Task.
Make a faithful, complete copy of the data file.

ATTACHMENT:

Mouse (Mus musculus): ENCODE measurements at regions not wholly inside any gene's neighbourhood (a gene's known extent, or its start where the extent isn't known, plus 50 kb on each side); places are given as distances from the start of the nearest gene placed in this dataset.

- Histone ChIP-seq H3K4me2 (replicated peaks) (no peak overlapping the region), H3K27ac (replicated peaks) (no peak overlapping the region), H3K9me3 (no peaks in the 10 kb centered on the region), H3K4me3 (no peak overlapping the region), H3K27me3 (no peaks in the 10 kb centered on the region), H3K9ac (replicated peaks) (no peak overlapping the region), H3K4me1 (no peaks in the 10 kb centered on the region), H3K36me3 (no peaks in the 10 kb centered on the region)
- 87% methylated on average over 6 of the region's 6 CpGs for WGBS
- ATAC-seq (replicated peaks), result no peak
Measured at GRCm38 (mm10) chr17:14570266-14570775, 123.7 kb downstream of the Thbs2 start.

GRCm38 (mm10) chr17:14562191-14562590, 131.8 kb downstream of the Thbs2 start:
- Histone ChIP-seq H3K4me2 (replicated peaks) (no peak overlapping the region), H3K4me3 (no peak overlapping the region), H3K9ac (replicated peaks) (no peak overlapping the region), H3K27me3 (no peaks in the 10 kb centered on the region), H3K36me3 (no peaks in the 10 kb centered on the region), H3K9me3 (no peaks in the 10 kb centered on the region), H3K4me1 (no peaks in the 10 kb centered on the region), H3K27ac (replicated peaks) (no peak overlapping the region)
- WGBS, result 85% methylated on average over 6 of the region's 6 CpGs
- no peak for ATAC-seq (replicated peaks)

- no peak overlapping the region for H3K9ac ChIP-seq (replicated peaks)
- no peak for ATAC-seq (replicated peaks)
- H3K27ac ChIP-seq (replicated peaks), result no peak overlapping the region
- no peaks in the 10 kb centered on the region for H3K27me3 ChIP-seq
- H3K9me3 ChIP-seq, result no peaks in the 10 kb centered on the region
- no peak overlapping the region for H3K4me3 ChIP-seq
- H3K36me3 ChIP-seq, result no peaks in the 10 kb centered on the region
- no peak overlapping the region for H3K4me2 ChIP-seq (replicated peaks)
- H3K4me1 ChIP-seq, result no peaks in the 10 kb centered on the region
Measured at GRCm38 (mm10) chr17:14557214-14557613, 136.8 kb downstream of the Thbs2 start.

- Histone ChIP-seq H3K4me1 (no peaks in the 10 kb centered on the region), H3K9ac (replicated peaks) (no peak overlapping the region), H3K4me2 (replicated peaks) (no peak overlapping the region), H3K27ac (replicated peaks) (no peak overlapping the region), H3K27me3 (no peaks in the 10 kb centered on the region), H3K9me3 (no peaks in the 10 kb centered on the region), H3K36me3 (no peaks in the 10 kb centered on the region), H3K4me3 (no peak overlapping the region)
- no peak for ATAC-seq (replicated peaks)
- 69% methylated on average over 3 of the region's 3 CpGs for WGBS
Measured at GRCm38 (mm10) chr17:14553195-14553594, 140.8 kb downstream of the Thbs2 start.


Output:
Mouse (Mus musculus): ENCODE measurements at regions not wholly inside any gene's neighbourhood (a gene's known extent, or its start where the extent isn't known, plus 50 kb on each side); places are given as distances from the start of the nearest gene placed in this dataset.

- Histone ChIP-seq H3K4me2 (replicated peaks) (no peak overlapping the region), H3K27ac (replicated peaks) (no peak overlapping the region), H3K9me3 (no peaks in the 10 kb centered on the region), H3K4me3 (no peak overlapping the region), H3K27me3 (no peaks in the 10 kb centered on the region), H3K9ac (replicated peaks) (no peak overlapping the region), H3K4me1 (no peaks in the 10 kb centered on the region), H3K36me3 (no peaks in the 10 kb centered on the region)
- 87% methylated on average over 6 of the region's 6 CpGs for WGBS
- ATAC-seq (replicated peaks), result no peak
Measured at GRCm38 (mm10) chr17:14570266-14570775, 123.7 kb downstream of the Thbs2 start.

GRCm38 (mm10) chr17:14562191-14562590, 131.8 kb downstream of the Thbs2 start:
- Histone ChIP-seq H3K4me2 (replicated peaks) (no peak overlapping the region), H3K4me3 (no peak overlapping the region), H3K9ac (replicated peaks) (no peak overlapping the region), H3K27me3 (no peaks in the 10 kb centered on the region), H3K36me3 (no peaks in the 10 kb centered on the region), H3K9me3 (no peaks in the 10 kb centered on the region), H3K4me1 (no peaks in the 10 kb centered on the region), H3K27ac (replicated peaks) (no peak overlapping the region)
- WGBS, result 85% methylated on average over 6 of the region's 6 CpGs
- no peak for ATAC-seq (replicated peaks)

- no peak overlapping the region for H3K9ac ChIP-seq (replicated peaks)
- no peak for ATAC-seq (replicated peaks)
- H3K27ac ChIP-seq (replicated peaks), result no peak overlapping the region
- no peaks in the 10 kb centered on the region for H3K27me3 ChIP-seq
- H3K9me3 ChIP-seq, result no peaks in the 10 kb centered on the region
- no peak overlapping the region for H3K4me3 ChIP-seq
- H3K36me3 ChIP-seq, result no peaks in the 10 kb centered on the region
- no peak overlapping the region for H3K4me2 ChIP-seq (replicated peaks)
- H3K4me1 ChIP-seq, result no peaks in the 10 kb centered on the region
Measured at GRCm38 (mm10) chr17:14557214-14557613, 136.8 kb downstream of the Thbs2 start.

- Histone ChIP-seq H3K4me1 (no peaks in the 10 kb centered on the region), H3K9ac (replicated peaks) (no peak overlapping the region), H3K4me2 (replicated peaks) (no peak overlapping the region), H3K27ac (replicated peaks) (no peak overlapping the region), H3K27me3 (no peaks in the 10 kb centered on the region), H3K9me3 (no peaks in the 10 kb centered on the region), H3K36me3 (no peaks in the 10 kb centered on the region), H3K4me3 (no peak overlapping the region)
- no peak for ATAC-seq (replicated peaks)
- 69% methylated on average over 3 of the region's 3 CpGs for WGBS
Measured at GRCm38 (mm10) chr17:14553195-14553594, 140.8 kb downstream of the Thbs2 start.